Search “indoor s'mores recipe,” and you’ll find page after page of people happily toasting marshmallows over the blue flame of a gas stove in their home. You wouldn’t light a campfire in your kitchen. So why does it seem normal to burn fossil fuels indoors?
For decades, oil and gas companies in North America have waged a covert campaign to grow the market share of natural gas in our homes and public buildings. Even the term “natural gas” is a carefully workshopped advertising term.
Using paid Instagram influencers, glossy real estate photos and celebrity chefs, the industry has normalized burning what is mostly fracked methane indoors. But there’s a dark side to this suburban status symbol.
Gas appliances emit a long list of dangerous pollutants, including carbon monoxide and nitrogen dioxide. Elevated levels of nitrogen dioxide are linked to heart attacks, childhood asthma and other respiratory ailments, but use of the gas is not regulated indoors.
Instead, Health Canada recommends “cooking on the back burner” of a gas stove. Good tip!
Fracking operations also pollute huge volumes of freshwater in B.C., trigger earthquakes and release raw methane into the atmosphere — a potent greenhouse gas that only adds to the planet-warming emissions released by burning the final product.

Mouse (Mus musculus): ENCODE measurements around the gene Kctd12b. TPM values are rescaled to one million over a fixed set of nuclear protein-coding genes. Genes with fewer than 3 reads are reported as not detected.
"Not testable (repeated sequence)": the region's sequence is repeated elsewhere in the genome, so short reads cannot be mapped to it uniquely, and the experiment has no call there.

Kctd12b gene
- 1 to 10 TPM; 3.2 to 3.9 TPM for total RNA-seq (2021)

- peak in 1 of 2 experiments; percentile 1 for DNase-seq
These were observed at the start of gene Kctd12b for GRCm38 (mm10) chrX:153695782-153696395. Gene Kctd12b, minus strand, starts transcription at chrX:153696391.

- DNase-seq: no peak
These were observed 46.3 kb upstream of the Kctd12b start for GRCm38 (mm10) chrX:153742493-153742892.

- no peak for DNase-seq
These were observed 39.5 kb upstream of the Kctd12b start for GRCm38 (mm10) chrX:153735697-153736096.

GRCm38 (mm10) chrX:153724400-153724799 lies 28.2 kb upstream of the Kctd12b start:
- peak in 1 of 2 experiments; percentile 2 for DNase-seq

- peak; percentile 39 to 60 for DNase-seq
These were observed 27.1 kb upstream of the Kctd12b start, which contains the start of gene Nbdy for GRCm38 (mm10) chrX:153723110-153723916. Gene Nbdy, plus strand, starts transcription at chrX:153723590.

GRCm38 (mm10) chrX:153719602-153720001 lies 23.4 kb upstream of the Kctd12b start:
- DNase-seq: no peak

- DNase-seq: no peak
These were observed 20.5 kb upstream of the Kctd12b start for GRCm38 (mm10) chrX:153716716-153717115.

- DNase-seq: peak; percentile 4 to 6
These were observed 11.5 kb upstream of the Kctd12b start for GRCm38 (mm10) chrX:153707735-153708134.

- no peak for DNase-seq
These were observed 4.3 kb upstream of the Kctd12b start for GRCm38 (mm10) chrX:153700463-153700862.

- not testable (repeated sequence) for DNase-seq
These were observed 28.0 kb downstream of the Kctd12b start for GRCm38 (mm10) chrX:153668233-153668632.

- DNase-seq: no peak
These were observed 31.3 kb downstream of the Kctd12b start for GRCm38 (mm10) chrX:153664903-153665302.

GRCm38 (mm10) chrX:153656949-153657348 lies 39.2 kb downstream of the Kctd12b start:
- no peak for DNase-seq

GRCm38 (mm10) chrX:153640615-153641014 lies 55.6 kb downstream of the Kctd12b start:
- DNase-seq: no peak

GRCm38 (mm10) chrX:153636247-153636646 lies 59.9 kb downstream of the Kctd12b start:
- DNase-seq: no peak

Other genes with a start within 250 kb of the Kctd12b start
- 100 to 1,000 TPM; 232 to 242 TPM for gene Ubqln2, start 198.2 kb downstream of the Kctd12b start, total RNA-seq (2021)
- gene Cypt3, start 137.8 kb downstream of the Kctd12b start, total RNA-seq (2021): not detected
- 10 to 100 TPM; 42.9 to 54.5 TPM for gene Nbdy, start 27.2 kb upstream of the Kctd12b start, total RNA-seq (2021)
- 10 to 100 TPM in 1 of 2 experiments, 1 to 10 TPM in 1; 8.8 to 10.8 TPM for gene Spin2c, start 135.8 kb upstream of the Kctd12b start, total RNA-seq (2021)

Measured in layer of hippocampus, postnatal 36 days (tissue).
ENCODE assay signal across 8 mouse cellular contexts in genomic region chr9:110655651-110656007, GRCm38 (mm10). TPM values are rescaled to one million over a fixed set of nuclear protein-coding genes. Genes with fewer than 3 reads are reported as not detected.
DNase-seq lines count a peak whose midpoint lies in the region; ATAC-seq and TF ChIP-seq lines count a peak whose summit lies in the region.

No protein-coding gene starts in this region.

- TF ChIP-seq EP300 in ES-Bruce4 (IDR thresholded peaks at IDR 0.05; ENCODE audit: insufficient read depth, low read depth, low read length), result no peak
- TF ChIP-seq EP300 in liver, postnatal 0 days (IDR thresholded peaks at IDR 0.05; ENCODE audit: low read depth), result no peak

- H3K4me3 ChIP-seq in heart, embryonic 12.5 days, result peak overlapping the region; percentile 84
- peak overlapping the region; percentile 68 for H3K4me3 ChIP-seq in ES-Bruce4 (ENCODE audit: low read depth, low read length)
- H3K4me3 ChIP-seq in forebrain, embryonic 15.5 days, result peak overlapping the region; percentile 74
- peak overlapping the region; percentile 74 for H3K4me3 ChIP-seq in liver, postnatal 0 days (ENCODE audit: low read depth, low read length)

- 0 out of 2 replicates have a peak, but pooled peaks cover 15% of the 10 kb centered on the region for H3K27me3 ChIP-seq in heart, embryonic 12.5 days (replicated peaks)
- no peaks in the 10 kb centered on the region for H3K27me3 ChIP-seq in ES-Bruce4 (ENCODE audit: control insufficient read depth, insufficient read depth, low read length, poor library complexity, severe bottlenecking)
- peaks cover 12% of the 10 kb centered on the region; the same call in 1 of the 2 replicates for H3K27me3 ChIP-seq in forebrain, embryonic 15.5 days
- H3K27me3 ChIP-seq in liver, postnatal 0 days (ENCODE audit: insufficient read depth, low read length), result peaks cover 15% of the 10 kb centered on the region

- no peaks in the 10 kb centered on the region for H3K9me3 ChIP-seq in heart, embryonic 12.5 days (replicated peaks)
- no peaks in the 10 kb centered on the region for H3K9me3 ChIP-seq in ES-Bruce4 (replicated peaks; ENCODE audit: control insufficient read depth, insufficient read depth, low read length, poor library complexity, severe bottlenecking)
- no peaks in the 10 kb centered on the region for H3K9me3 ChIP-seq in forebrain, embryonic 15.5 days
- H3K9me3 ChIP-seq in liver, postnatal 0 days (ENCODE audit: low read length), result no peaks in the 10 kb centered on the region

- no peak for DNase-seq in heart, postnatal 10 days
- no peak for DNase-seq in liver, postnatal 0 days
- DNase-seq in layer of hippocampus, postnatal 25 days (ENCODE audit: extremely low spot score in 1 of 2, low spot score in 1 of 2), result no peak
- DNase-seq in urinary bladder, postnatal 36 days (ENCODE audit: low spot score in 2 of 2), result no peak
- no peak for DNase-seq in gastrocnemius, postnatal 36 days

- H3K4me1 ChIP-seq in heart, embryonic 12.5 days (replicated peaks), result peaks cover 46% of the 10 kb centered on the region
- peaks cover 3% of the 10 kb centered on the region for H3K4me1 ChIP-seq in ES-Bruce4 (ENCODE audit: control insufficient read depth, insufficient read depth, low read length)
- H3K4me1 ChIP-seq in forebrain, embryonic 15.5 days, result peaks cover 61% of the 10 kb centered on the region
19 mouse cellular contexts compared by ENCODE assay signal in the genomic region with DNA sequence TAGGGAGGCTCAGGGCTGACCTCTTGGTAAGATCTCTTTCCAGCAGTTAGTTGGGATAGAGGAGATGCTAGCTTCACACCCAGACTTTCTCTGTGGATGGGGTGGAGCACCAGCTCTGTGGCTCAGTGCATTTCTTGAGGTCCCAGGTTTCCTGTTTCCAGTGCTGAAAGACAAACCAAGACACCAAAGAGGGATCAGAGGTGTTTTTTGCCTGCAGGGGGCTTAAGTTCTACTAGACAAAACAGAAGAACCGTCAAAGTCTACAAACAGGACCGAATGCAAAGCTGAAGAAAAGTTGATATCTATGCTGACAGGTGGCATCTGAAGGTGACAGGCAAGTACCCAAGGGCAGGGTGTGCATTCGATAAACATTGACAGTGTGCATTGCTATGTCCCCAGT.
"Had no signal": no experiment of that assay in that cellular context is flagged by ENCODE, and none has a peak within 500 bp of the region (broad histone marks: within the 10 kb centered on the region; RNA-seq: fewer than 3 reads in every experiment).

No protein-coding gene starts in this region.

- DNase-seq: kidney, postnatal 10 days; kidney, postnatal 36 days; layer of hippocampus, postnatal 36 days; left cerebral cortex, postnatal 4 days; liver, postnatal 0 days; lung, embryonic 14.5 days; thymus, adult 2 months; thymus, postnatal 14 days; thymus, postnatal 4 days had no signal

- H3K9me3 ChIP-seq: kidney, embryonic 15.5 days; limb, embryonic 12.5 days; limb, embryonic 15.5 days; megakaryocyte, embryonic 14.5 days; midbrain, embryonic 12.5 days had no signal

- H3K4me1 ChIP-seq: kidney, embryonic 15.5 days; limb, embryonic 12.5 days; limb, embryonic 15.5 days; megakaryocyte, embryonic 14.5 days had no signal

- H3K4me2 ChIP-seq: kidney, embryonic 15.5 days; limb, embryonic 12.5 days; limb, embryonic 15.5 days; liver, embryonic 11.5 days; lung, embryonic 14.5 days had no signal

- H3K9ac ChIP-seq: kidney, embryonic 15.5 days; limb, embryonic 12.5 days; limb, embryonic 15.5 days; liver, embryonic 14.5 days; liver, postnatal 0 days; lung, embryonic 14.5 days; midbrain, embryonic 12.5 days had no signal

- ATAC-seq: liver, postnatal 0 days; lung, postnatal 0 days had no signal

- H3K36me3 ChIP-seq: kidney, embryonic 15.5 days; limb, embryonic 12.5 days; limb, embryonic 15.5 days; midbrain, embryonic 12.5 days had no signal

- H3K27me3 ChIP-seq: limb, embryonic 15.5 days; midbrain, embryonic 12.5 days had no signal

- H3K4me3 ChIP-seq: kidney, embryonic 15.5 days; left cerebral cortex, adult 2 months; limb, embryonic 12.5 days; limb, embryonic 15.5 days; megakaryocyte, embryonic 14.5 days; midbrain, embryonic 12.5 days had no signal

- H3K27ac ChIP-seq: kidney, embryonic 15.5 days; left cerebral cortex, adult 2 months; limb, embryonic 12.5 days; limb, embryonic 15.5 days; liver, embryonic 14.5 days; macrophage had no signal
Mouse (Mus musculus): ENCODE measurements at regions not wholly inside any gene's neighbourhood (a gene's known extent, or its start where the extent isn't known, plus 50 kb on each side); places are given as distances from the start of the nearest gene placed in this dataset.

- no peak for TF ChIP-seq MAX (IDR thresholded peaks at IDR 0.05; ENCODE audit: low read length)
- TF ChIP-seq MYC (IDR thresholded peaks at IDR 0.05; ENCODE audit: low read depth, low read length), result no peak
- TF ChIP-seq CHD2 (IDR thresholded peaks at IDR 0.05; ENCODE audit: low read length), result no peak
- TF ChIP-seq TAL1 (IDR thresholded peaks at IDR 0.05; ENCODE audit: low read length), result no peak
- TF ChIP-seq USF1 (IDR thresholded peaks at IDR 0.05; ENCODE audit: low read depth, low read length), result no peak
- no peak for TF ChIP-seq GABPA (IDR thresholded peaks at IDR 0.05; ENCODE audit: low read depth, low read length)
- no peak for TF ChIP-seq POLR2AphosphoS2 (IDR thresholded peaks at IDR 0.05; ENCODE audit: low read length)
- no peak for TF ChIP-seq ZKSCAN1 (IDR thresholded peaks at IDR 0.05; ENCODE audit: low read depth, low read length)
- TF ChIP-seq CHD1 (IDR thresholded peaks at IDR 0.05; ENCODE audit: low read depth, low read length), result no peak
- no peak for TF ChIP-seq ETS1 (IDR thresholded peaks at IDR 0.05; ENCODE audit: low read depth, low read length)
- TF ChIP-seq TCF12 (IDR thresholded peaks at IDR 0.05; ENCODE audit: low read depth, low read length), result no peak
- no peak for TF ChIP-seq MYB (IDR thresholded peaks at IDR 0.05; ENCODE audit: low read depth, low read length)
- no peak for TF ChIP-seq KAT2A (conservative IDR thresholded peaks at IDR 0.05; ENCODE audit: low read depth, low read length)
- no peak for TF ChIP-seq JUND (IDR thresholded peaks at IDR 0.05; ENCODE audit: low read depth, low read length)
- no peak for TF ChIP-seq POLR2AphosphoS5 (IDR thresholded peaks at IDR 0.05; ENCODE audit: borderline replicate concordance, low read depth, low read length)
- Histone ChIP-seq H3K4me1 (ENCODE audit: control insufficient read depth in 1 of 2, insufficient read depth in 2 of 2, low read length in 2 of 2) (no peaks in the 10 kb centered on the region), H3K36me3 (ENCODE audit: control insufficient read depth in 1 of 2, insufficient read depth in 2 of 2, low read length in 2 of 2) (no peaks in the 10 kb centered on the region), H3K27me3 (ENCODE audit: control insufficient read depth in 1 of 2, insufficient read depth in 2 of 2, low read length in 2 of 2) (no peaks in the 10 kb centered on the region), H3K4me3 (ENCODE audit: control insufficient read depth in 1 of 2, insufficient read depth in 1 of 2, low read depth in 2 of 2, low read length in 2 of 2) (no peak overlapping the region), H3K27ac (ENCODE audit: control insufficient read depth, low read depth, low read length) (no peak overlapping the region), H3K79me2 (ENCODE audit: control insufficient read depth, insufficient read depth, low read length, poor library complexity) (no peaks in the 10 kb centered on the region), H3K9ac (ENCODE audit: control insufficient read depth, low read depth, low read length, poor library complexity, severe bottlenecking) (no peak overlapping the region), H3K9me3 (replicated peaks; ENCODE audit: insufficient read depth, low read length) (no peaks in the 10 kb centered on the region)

But attempts by local jurisdictions to ban gas in new buildings or swap out gas furnaces for electric heat pumps quickly run into a swarm of co-ordinated opposition funded by the utilities and gas companies.
Mother Jones reporter Rebecca Leber has uncovered astroturf campaigns in U.S. cities where public-relations professionals posed as “concerned homeowners” to fight local efforts to electrify. Now there are signs those same tactics have made their way to B.C.
Dogwood’s Kai Nagata will be interviewing Leber in a live, interactive webinar on Wednesday at noon Pacific Time.
Nagata, a former journalist and Tyee writer-in-residence, will share resources for people looking to get off gas, and moderate questions from the audience.
As Vancouver and other municipalities try to enact ambitious climate plans, they are swimming upstream against utilities, fossil fuel companies and the provincial government itself, which is undertaking a massive expansion of natural gas extraction in B.C.
Understanding who stands to lose is the first step to unravelling the campaigns against electrification in B.C. We have just nine years to slash greenhouse gas emissions in half, and this is made more difficult by every new home, school or apartment building hooked up to a gas pipeline.
Join Dogwood’s Kai Nagata and Mother Jones reporter Rebecca Leber for a lively lunch-hour discussion on the history of gas company propaganda, the Big Tobacco tactics used by the industry to fight regulation and what you can do to cut harmful emissions and safeguard your family’s health.
The event is free but spaces are limited. RSVP to claim your spot here.
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